Many decisions in healthcare can be very stressful for all of the involved stakeholders—whether it is the decision to prescribe a drug, undergo surgery, or anything else that may involve a doctor, a patient, and whoever is footing the bill. The fact is more analysis has gone into supporting the moment of decision for buying a car than making a therapeutic decision. As marketers, fortunately we’re able to apply the CRM practices, strategies, and technologies we typically employ to analyze consumer interactions and data throughout the consumer lifecycle to assist these healthcare stakeholders in making rational, informed, and sometimes lifesaving decisions.
Let’s take a closer look at how we can apply CRM techniques to support one of these influencers, the doctor, in making a solid decision.
Dr. Jones is a general practitioner who has a patient presenting symptoms that, clinically speaking, looks like a clear case. A common drug long-familiar to Dr. Jones would be an easy and natural choice, but just recently there was a new brand that launched with better attributes. What is the best choice for the patient?
What should Dr. Jones do?
In today’s connected world, doctors take in enormous amounts of information, ideally all contributing to an educated state. Among the material Dr. Jones might sift through:
- Her original medical education, with ongoing formal education
- Clinical data, journals, etc.
- Office practice / health system (ACO/IDN/etc.) protocols
- Field representative detailing
- Sponsored promotional material (branded and unbranded)
- Professional online information sites
- Professional online social sites
Not all doctors are the same as Dr. Jones. Some like quick (summarized) information, some like unfiltered clinical data, some appreciate collaborating with the pharmaceutical manufacturers, and some don’t like anything that appears commercial at all. When we pay attention to what our doctors are looking for, whether they are directly asking or not, we can start to have a much more human kind of interaction.
What might be going on in our good doctor’s mind as she nears a therapeutic decision?
Here are some considerations that Dr. Jones may be making:
A. “What are medically appropriate therapies?”
B. “Do I have personal clinical experience with this therapy?”
C. “Does my patient have insurance coverage that will cover this new brand?”
D. “Is there protocol that influences this decision, whether in the form of medical guidelines, or in the form of practice group policies?”
E. All of the above: “What is the overall risk or cost vs. benefit factor with each option?”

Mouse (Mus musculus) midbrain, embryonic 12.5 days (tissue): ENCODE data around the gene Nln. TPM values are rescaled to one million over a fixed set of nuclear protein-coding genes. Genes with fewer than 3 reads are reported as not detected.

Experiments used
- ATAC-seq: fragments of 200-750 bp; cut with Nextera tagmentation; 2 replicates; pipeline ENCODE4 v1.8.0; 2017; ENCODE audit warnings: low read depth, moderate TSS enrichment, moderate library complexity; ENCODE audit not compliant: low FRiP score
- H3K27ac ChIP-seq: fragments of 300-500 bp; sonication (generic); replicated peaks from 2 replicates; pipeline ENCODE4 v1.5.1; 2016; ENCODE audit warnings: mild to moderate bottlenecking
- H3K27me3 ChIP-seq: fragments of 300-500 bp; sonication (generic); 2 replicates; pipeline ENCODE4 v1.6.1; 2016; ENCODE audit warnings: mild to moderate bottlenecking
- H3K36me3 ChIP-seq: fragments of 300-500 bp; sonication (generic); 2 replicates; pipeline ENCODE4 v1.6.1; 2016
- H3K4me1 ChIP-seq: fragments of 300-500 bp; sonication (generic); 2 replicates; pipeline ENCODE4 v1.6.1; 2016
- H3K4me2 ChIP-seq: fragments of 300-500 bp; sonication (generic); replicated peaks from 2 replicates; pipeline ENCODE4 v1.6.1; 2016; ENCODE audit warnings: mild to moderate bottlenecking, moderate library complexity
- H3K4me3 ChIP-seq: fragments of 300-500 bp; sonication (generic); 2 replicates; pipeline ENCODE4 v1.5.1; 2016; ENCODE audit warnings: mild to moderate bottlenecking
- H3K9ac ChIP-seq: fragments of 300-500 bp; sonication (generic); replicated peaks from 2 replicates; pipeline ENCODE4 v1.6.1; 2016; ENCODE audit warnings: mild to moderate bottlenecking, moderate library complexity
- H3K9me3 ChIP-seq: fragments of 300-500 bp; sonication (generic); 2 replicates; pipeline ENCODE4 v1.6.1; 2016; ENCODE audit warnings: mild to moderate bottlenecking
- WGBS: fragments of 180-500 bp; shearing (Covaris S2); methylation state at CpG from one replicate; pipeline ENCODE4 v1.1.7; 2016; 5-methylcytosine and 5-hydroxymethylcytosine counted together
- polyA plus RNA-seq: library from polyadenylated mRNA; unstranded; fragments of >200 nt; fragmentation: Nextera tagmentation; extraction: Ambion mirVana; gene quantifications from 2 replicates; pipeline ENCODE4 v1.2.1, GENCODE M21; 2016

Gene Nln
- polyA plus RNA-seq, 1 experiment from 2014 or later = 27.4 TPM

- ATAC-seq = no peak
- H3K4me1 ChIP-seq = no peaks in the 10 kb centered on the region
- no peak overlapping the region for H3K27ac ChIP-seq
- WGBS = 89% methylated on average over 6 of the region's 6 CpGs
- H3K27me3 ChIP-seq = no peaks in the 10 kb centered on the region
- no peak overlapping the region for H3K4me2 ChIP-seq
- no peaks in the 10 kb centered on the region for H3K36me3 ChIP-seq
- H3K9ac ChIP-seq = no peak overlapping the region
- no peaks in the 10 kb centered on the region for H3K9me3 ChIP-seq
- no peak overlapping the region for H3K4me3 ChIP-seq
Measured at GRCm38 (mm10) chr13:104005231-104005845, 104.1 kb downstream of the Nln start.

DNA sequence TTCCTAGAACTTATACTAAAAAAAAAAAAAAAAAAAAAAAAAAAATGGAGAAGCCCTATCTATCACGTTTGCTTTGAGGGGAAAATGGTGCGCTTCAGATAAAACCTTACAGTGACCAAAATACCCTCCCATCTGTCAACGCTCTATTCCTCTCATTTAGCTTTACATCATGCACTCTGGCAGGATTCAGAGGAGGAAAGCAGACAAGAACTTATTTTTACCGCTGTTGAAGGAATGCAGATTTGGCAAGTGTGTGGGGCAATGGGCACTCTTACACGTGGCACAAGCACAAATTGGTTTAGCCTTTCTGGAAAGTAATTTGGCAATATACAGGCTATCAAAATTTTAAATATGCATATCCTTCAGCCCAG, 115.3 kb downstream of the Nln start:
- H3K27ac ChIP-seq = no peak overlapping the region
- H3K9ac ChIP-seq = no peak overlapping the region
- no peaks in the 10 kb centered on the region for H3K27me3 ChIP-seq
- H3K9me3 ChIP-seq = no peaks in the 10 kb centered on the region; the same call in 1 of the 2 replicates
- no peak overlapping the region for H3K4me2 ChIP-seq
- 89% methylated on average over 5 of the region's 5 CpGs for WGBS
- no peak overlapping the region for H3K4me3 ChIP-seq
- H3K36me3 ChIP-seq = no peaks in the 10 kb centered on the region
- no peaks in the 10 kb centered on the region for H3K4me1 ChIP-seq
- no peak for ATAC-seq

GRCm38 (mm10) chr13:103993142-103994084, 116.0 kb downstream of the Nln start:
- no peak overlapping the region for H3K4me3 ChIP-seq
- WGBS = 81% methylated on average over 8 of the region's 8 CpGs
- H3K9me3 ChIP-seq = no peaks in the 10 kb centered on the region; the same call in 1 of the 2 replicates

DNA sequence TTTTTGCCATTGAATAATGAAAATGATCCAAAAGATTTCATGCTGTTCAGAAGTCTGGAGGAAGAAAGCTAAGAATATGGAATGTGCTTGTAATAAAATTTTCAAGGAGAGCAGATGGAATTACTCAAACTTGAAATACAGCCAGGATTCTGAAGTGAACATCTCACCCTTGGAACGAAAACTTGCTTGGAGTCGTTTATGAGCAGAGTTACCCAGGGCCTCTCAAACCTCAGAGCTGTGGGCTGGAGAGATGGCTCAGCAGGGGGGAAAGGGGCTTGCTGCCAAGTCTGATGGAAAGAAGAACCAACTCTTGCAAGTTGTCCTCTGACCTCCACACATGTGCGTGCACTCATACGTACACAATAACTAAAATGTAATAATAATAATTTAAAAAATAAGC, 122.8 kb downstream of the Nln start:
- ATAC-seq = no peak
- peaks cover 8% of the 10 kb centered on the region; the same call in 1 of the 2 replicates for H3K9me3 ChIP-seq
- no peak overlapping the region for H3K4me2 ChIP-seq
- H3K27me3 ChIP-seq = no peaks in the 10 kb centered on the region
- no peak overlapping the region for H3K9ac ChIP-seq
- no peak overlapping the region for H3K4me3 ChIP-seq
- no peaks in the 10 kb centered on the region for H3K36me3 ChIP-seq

(Of course, this is not a comprehensive list of things Dr. Jones is considering!)
Let’s assume that in this scenario this new drug is, in fact, the best choice for this patient’s circumstances—in terms of efficacy, safety and tolerability, based on their medical history; and is affordable to this patient—but in fairness, the older class would probably still get the job done at the end of the day.
What is the best way for us to have helped Dr. Jones develop an informed, educated, and ultimately confident therapeutic decision?
We don’t always have the luxury of a “complete” in-person visit (or any personal promotion at all sometimes), so what other delivery channels can we combine most effectively for Dr. Jones (and other physicians that are not demographically similar to Dr. Jones)?
Drawing from CRM techniques, we can combine what information we know Dr. Jones saw in recent in-person rep details, along with what pages of our websites she has viewed in the past, some of the types of sites she visits for learning, as well as the types of keywords that she chooses when searching for information leading to our sites. In all the ways that we are able to observe remotely, Dr. Jones seems to prefer highly scientific clinical trial data. We believe that she prefers to draw her own conclusions on what are the most appropriate therapeutic choices. So, based on that insight, we can use every opportunity to offer quick links to reference data, helping her find exactly what she’s looking for.
How did it turn out?
Dr. Jones was able to see that the clinical trials for the new brand were very rigorous, with the patient population very closely matching the patient’s situation. She appreciated not having to hunt for the type of information she was looking for, and decided the merits of the new option were worth discussing, and ultimately prescribing, with her patient.
As marketers, we have a responsibility to do everything we can to help the physician access all relevant data in a format that he or she can carefully consider. Bringing our CRM expertise to bear at the moment of decision enhances that process and works functionally to help our doctors make a realistic assessment that reinforces the patient’s confidence—and that’s a great outcome all around.
This article originally appeared on PM360